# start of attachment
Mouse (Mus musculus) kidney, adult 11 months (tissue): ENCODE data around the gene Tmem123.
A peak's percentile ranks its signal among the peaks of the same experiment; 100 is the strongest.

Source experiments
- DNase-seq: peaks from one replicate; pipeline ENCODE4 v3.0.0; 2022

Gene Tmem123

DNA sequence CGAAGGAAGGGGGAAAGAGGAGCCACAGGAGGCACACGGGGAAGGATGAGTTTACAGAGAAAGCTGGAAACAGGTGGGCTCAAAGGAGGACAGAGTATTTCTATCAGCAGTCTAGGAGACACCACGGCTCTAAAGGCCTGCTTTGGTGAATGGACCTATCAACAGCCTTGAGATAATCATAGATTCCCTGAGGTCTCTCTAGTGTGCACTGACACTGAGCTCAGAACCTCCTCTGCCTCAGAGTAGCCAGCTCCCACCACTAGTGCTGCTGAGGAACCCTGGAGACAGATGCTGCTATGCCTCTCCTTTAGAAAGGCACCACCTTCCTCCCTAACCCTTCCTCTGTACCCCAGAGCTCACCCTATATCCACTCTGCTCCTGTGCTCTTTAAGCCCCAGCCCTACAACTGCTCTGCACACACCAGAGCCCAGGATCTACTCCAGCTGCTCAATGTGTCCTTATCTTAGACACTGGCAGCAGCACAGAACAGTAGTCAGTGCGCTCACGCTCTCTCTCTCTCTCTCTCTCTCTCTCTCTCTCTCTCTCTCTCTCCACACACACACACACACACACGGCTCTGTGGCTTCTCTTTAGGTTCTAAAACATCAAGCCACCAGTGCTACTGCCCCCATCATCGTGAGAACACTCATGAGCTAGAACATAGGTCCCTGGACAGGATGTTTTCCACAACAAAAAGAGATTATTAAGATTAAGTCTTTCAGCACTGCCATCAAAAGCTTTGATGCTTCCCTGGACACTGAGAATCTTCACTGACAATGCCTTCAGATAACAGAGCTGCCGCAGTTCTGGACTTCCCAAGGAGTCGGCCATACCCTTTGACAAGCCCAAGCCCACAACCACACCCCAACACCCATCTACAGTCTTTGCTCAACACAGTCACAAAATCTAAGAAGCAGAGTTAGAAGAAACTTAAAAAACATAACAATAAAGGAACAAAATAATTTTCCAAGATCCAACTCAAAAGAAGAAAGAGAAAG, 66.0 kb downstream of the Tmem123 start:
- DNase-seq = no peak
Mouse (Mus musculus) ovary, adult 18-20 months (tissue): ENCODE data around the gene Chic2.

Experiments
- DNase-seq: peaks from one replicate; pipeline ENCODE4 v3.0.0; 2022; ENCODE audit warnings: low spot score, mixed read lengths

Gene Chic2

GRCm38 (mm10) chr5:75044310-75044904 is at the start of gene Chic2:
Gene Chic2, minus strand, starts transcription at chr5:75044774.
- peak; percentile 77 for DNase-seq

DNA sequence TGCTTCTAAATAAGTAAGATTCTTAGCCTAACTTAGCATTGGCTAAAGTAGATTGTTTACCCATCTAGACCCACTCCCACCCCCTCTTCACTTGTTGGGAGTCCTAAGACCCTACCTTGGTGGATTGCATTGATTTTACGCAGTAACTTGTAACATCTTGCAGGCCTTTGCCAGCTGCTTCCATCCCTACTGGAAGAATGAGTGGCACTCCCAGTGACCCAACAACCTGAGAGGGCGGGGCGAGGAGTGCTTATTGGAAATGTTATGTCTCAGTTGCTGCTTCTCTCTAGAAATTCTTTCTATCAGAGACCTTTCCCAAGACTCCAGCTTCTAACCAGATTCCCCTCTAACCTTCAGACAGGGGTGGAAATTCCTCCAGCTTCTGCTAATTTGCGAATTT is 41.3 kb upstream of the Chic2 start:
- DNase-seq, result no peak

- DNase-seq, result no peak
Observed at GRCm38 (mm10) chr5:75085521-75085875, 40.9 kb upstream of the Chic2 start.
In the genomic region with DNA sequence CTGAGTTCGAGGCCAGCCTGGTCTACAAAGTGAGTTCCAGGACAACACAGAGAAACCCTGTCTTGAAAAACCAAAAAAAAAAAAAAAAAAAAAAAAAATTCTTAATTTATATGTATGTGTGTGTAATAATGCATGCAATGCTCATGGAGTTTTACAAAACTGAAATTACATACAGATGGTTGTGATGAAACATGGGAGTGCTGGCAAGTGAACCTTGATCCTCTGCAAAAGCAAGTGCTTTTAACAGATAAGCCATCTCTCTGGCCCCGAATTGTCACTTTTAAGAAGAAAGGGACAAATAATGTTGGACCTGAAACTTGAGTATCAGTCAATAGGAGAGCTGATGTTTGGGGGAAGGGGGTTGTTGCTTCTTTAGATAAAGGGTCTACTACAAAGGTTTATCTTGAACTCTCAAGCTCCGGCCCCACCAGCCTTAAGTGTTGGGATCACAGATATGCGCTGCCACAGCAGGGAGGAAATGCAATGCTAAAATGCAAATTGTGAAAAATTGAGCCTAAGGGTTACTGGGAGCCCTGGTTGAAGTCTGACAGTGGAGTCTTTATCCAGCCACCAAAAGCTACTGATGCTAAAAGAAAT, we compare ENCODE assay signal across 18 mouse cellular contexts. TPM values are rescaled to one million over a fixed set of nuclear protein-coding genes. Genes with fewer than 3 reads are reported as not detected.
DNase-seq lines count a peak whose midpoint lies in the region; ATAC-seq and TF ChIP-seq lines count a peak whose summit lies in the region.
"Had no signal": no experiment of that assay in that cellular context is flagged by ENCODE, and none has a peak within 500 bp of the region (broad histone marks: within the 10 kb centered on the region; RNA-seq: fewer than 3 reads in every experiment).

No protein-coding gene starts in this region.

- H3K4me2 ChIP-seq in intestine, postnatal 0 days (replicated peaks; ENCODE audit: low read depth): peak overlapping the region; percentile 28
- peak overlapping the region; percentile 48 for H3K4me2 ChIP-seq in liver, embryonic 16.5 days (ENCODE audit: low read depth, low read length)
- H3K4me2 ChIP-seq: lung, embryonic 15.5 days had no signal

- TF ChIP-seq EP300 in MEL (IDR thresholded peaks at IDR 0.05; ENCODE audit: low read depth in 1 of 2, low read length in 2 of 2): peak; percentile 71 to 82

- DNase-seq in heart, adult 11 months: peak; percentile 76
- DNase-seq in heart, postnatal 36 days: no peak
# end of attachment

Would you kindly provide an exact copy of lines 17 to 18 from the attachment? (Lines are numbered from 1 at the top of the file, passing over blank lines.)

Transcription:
- DNase-seq, result no peak
Observed at GRCm38 (mm10) chr5:75085521-75085875, 40.9 kb upstream of the Chic2 start.